Now the data needs to be inserted into middle of first page which is already full. (The word “Full” needs to be taken with a pinch of salt here. Technically the page has some free space left. But the free space is not enough to insert the new data.) It causes mid page split which also leads to fragmentation and heavy writes. 

Let us look into how SQL server performs the operation of page split. It will create a new page and copy half of the rows from the existing page into the new page.  As mentioned before, the new page usually get allocated after the last allocated page.  Let us assume it as 166.  Now both pages will be half empty, so that the new page will be inserted into the page it needs to be inserted.  In this case the first page which had rows with PK 1, 2, 3 and 5 will split into 2. The first page will now have rows 1 and 2 and the new page will have rows 3 and 5. As the row with PK =4 will logically fit into the new page so that the new page will have rows 3, 4 and 5.  

Scenario 2: Updates which cause mid page splits

The following code illustrates the point. 

NoteText varchar(2500) NOT NULL

Insert into dbo.Note3 Values (1,REPLICATE('a', 1900))
Insert into dbo.Note3 Values (2,REPLICATE('b', 1900))
Insert into dbo.Note3 Values (3,REPLICATE('c', 1900))
Insert into dbo.Note3 Values (4,REPLICATE('d', 1900))
Insert into dbo.Note3 Values (5,REPLICATE('e', 1900))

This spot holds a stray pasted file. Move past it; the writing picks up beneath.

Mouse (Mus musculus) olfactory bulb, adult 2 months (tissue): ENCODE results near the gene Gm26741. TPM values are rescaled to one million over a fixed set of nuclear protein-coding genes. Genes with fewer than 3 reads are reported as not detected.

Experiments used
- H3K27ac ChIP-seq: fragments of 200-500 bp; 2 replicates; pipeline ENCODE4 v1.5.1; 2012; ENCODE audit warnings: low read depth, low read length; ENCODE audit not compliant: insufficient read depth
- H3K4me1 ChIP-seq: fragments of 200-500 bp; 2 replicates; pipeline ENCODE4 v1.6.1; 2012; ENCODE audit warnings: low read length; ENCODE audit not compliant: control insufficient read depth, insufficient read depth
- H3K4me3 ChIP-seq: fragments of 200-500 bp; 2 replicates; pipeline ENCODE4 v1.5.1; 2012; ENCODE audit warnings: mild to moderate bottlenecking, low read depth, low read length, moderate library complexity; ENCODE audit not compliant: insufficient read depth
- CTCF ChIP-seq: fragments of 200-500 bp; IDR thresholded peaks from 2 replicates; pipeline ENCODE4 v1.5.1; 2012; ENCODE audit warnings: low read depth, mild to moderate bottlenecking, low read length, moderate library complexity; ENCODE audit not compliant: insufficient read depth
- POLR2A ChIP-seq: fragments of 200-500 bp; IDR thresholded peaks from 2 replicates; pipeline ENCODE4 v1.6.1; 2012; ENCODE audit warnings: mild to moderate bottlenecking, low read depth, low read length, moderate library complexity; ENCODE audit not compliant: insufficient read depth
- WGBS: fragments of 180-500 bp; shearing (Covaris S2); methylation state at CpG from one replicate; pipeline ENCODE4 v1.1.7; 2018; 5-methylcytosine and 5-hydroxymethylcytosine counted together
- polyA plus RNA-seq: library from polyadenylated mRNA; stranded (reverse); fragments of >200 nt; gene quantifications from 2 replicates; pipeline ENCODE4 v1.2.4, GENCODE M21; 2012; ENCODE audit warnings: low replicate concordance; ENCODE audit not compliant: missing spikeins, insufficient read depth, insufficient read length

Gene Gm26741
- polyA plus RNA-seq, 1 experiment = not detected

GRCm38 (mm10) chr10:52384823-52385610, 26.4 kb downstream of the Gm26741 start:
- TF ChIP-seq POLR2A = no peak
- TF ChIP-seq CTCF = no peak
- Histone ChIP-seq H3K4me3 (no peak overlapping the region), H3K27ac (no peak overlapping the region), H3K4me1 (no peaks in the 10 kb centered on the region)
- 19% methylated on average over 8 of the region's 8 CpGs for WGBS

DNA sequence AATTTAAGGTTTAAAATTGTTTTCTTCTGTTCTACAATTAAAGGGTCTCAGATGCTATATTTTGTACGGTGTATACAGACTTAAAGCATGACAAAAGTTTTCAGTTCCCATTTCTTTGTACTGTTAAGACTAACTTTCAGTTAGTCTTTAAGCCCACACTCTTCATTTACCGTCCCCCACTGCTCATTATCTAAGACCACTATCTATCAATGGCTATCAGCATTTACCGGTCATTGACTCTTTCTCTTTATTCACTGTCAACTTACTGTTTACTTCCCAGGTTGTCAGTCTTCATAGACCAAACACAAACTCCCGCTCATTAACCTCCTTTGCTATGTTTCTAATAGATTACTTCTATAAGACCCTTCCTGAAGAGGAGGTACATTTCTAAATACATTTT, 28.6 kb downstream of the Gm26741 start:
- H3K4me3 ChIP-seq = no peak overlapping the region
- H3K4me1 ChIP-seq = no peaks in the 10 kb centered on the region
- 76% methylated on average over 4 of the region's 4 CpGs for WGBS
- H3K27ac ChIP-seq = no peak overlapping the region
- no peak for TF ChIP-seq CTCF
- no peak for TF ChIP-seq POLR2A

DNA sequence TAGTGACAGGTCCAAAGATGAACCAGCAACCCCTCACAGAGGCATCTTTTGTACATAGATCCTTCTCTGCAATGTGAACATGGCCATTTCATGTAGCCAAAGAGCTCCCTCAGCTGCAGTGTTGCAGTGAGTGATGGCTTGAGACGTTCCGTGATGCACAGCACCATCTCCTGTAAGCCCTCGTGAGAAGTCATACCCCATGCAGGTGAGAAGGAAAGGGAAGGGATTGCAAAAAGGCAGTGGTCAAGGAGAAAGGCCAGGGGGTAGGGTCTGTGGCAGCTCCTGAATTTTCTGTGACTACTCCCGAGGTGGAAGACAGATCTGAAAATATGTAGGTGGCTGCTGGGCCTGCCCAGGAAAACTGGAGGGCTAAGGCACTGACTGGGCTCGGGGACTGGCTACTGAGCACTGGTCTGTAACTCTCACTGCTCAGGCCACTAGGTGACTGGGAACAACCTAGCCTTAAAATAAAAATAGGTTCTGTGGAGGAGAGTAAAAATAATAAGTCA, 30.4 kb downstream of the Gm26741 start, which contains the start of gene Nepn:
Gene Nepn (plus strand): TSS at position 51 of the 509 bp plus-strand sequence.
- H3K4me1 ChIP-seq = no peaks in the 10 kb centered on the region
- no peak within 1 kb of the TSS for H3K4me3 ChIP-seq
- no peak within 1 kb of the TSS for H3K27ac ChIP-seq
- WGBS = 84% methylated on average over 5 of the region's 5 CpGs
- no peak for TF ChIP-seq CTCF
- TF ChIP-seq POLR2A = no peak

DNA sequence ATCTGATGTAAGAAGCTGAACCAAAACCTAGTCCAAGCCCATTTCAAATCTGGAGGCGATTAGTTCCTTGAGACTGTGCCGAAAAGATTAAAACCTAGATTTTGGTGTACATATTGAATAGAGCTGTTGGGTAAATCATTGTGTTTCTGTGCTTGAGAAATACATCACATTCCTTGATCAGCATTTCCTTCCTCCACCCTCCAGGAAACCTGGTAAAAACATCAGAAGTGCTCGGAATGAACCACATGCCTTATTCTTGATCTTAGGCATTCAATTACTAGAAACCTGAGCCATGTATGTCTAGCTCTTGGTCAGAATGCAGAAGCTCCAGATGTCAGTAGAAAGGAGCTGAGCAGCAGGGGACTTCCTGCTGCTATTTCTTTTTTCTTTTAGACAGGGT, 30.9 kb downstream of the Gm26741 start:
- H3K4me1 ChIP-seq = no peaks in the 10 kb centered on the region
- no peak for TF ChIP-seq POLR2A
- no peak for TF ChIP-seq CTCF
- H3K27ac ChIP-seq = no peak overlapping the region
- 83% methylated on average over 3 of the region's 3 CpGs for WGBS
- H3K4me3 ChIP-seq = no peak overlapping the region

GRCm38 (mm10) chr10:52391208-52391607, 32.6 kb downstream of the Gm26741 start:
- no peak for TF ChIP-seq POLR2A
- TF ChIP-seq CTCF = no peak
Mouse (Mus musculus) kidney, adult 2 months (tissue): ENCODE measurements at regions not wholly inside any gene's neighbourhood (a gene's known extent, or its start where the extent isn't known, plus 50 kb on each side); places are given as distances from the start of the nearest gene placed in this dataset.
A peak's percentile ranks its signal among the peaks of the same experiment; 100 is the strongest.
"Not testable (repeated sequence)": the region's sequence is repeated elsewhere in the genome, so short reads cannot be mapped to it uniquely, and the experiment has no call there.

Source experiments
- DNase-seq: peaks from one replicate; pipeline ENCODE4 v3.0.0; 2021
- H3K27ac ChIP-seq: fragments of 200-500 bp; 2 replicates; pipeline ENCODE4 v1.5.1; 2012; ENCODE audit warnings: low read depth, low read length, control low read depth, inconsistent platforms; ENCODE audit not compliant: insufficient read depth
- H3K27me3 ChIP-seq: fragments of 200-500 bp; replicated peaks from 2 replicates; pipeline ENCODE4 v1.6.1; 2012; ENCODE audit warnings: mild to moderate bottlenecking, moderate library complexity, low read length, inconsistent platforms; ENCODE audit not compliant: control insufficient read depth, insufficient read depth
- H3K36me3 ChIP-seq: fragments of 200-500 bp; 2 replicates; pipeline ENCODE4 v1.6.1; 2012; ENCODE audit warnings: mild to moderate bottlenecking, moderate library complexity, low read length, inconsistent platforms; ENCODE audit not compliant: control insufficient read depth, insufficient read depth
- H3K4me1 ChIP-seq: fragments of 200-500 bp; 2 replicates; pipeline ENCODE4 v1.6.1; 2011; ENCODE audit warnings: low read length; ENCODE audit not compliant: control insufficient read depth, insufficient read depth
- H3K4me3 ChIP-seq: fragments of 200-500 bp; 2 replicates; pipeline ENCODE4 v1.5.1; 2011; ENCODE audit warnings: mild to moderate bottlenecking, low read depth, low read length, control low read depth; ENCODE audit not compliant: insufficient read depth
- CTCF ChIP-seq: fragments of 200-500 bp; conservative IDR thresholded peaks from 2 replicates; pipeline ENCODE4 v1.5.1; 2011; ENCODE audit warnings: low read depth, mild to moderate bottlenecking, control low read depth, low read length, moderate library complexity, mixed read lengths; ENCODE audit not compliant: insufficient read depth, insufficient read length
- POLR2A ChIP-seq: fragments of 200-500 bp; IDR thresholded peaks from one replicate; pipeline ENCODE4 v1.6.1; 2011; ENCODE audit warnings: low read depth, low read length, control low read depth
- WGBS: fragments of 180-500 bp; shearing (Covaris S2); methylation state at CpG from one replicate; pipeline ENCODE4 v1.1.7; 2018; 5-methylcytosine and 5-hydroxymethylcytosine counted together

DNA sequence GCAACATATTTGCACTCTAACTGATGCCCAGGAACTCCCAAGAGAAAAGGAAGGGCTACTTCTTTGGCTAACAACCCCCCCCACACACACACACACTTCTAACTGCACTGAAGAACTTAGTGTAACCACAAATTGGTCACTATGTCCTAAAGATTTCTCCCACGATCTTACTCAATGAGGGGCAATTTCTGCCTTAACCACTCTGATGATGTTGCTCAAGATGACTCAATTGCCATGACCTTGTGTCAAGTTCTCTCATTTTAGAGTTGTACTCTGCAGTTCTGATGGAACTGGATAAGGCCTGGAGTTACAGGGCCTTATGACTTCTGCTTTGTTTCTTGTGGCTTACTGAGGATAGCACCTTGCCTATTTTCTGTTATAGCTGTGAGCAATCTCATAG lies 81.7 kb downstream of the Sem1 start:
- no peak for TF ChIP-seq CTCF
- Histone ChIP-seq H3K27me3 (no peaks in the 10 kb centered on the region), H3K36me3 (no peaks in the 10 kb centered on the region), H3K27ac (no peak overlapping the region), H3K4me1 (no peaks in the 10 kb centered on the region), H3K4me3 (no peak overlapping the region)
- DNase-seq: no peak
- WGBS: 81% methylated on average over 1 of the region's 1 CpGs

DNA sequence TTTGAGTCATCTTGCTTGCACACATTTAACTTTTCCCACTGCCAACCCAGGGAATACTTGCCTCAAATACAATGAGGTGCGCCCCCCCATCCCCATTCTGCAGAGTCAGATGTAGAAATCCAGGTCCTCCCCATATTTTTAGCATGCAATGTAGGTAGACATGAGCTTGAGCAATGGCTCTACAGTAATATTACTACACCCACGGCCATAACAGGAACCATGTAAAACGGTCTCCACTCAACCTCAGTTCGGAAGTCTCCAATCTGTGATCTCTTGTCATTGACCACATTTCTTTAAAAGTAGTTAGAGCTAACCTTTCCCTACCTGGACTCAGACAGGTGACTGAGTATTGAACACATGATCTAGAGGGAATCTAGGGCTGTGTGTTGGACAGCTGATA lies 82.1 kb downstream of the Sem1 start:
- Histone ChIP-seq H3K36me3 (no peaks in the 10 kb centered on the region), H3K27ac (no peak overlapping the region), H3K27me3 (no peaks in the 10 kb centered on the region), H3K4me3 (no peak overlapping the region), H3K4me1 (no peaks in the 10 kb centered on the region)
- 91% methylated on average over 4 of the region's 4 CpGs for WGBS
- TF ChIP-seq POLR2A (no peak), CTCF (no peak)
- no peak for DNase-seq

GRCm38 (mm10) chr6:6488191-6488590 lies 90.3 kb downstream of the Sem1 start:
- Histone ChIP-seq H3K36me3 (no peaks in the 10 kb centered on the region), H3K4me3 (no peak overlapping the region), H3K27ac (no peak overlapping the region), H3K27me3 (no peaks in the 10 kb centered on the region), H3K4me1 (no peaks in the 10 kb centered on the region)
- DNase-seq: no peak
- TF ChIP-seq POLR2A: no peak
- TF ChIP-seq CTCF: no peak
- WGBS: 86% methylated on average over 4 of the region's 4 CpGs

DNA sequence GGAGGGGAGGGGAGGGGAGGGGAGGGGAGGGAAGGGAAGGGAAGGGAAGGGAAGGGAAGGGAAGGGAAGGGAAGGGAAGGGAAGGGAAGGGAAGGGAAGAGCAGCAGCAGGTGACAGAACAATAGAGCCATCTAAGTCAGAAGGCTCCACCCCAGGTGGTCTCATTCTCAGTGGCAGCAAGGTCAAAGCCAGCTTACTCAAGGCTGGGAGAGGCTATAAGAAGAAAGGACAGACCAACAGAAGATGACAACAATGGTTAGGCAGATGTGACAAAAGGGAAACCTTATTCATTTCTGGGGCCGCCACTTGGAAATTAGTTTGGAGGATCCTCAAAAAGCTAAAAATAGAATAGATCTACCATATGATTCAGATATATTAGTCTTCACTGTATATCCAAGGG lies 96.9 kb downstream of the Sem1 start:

Insert into dbo.Note3 Values (6,REPLICATE('f', 1900))

As users may know, there is a difference between varchar and char data types.  Char data type always hold the same amount of data on every row, irrespective of the amount of data sent in the INSERT statement.  If the statement sends a smaller string, the balance will be padded with spaces. But varchar data types holds variable length strings, which means the amount of data sent will be saved and nothing more. In this example,  even though the column can hold upto 4000 bytes, the column in each row will occupy only 1900 bytes.  As seen before, the six rows can fit into 2 pages, where PK values from 1 to 4 will fit into the first page and 5 and 6 will fit into the second page.  First page will occupy 7616+ bytes (with overhead) and the second page will occupy 3808+ bytes. Now let us issue an update statement:

Update dbo.Note3 Set NoteText = REPLICATE('a', 2500) WHERE NoteID = 1

With this statement, the row updated resides in the first page and the page does not have enough space, page split will occur.  Here, even though the maximum amount of data the page holds is around 2504 bytes and even if the other rows are updated to hold the maximum amount of data, the first page can hold 3 rows, page split will not consider it. The data will be divided into half and the second half will be copied to new page.

These are the possible scenarios for page splits. As it is explained in detail how a page split occurs, let us move to the next section.     
This article was written around 5 years ago, but it gives a complete understanding of page splits.

-- To be Continued--